Christ and Chaos: Making Sense of Christianity’s Many Teachings

Accepting the apostolic testimony to the resurrection of Jesus is the first step into Christian faith. As I emphasized in previous posts, this is a huge leap, a revolution that changes the direction of our lives, places them on a new foundation, and initiates a life-long journey of learning and practice. However, as anyone with more than a superficial acquaintance with Christianity knows, Christianity involves more than belief in the resurrection. And our series asks the question, “Is Christianity true?” not merely “Did Jesus Rise from the Dead?” How shall we continue our progress toward answering the more comprehensive question of Christianity’s truth? Is there a logical order in which we can best assess the truth of Christianity’s many teachings from this point onward?

The first rule I wish to lay down is this: in our examination of Christianity’s teachings we should never think independently of our faith in the resurrection of Jesus. In some way—to be specified later—each Christian teaching needs to be related to the resurrection faith. This rule is of supreme importance. Only in this way can we root the full spectrum of Christian teaching in the thing to which we have the most direct access, that is, an historical event to which we have access by faith, a faith that is our own act of trust and commitment. In so far as we can see the connection between our basic act of faith in Jesus and Christianity’s other teachings, their meaning, truth, and relevance to life will come to light. We can embrace them and hold them with greater confidence and practice them with greater joy. They will no longer appear to us as disconnected and arbitrary teachings that we are supposed to believe because we can see that the Bible says so or because the church says the Bible says so. A set of arbitrary and disconnected beliefs cannot possibly illuminate our minds, focus our attention, transform our affections, and order our lives toward the fullest experience of the Father of our Lord Jesus Christ in the power of the Holy Spirit. At best, we can hold them verbally and practice them legalistically.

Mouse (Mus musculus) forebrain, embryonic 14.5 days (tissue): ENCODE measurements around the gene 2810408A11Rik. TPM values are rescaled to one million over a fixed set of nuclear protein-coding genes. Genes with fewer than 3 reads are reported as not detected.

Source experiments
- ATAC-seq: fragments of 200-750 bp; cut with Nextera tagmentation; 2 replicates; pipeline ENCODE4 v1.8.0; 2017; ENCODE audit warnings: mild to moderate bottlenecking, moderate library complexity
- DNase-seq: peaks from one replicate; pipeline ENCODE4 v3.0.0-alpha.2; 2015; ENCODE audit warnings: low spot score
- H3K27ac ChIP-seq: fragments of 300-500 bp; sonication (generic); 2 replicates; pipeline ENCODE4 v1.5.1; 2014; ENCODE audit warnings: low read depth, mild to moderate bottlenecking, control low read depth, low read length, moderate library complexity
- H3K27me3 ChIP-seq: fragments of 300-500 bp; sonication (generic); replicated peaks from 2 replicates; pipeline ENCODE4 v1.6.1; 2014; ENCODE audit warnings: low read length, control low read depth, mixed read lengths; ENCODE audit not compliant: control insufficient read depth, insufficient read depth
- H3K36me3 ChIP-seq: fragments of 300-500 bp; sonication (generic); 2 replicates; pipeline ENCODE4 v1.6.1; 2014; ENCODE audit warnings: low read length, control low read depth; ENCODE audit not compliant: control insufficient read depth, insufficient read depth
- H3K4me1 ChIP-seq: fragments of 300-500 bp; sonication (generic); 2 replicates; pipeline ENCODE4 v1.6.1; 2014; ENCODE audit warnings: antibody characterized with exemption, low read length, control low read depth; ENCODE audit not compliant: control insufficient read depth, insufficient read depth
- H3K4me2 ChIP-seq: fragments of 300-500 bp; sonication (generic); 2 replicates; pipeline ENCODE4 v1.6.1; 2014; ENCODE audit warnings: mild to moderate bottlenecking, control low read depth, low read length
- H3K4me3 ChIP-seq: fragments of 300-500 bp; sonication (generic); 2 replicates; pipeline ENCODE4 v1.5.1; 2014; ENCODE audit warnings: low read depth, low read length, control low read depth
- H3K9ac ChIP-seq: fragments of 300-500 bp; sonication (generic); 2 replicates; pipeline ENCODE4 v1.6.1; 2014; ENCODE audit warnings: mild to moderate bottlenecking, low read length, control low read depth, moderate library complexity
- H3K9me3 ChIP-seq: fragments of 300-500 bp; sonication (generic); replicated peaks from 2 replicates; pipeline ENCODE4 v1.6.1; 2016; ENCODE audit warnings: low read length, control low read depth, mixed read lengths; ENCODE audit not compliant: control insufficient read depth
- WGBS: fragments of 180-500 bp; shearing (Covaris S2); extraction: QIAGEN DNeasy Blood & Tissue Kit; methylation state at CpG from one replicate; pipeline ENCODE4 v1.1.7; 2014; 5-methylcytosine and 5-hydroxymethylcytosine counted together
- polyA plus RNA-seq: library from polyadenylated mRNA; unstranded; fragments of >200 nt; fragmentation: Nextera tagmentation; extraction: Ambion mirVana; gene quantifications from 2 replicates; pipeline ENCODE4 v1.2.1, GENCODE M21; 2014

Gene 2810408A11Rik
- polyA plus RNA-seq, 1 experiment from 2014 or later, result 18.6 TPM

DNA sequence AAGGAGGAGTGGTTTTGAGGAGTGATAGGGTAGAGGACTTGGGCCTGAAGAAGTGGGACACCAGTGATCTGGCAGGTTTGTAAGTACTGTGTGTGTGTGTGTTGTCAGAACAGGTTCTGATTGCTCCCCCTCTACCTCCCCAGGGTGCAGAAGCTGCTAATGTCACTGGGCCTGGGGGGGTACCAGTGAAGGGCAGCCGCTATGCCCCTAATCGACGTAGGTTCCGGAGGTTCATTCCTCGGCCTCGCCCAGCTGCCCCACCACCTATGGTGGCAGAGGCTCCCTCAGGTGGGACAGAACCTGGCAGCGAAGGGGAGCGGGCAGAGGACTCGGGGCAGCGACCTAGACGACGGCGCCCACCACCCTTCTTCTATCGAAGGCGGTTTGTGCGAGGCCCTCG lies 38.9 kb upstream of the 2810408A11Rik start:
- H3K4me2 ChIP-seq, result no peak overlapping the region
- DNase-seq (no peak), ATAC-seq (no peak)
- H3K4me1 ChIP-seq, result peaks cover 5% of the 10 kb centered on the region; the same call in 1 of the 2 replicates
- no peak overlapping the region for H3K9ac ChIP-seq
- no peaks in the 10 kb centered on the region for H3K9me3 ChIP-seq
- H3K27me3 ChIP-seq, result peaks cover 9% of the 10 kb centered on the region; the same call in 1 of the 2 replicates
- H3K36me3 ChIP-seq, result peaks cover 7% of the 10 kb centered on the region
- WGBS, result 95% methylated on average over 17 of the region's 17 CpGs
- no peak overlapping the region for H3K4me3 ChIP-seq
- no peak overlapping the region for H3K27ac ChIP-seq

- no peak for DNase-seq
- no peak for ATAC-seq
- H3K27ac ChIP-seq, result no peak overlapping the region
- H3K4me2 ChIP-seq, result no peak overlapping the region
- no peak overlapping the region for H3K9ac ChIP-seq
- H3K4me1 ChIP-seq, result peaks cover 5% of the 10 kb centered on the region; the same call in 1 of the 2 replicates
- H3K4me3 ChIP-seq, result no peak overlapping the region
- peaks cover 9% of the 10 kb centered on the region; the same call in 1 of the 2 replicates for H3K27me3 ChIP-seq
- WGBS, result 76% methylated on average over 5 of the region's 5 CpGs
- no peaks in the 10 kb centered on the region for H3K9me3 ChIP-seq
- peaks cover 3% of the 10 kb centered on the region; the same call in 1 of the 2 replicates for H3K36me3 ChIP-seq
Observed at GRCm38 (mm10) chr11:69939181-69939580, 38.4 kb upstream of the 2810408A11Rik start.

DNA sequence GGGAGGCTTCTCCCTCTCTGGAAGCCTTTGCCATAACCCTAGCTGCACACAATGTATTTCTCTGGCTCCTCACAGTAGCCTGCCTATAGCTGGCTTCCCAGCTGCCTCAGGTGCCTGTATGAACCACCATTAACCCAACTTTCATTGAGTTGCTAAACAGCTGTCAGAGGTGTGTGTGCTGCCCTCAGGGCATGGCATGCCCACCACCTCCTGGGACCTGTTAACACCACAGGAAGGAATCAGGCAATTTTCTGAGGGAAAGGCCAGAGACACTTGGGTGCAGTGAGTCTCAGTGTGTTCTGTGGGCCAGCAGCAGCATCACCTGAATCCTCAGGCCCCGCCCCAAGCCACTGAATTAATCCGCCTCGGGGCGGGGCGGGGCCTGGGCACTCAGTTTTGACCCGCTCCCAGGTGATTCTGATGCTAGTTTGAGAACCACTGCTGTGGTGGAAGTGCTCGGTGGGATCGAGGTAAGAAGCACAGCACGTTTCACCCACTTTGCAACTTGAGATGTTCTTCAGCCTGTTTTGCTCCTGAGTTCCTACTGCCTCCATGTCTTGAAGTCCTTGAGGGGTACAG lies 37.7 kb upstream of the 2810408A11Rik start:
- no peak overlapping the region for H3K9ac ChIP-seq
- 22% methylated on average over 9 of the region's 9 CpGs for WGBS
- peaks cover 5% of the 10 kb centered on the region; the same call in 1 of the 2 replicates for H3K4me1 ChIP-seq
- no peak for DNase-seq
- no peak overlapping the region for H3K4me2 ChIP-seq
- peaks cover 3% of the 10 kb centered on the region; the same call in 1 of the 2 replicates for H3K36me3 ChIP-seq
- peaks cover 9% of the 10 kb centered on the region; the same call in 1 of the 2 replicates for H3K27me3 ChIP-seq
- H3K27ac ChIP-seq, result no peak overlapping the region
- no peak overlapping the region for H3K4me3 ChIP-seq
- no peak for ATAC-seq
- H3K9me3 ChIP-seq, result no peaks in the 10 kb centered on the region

From the perspective of the resurrection faith, Christianity’s other teachings fall into two broad classes: (1) beliefs that are closely associated with the resurrection itself or that are clearly implied by the event of the resurrection and can be readily inferred from it. In previous posts, I dealt in a general way with this first class of beliefs. The resurrection event took place in a context that gives it significance far beyond its status as mere miracle. I noted three components of that context: “(1) the life of Jesus as experienced and remembered by his disciples; (2) contemporary speculations, beliefs, and hopes surrounding death and resurrection and beliefs about God’s historical plan for defeating evil and saving his people; and (3) the impact of the resurrection appearances themselves.” Included in this class of beliefs are: Jesus Christ is the Revealer of the character, identity, and will of God, Jesus is the Revealer of the true human relationship to God, Jesus is Savior and Lord, and Jesus is the long-expected Messiah. Furthermore, it does not take a long trail of reasoning to see that by raising Jesus from the dead, God approved and validated Jesus’ moral and religious teachings as possessing divine authority and perhaps above all that God overturned the death sentence passed on Jesus and pronounced him innocent of the charges Jews and Gentiles urged against him. Hence the resurrection transformed the meaning of the crucifixion of Jesus from a human act of failure and judicial murder into a divine act of self-sacrifice and triumph.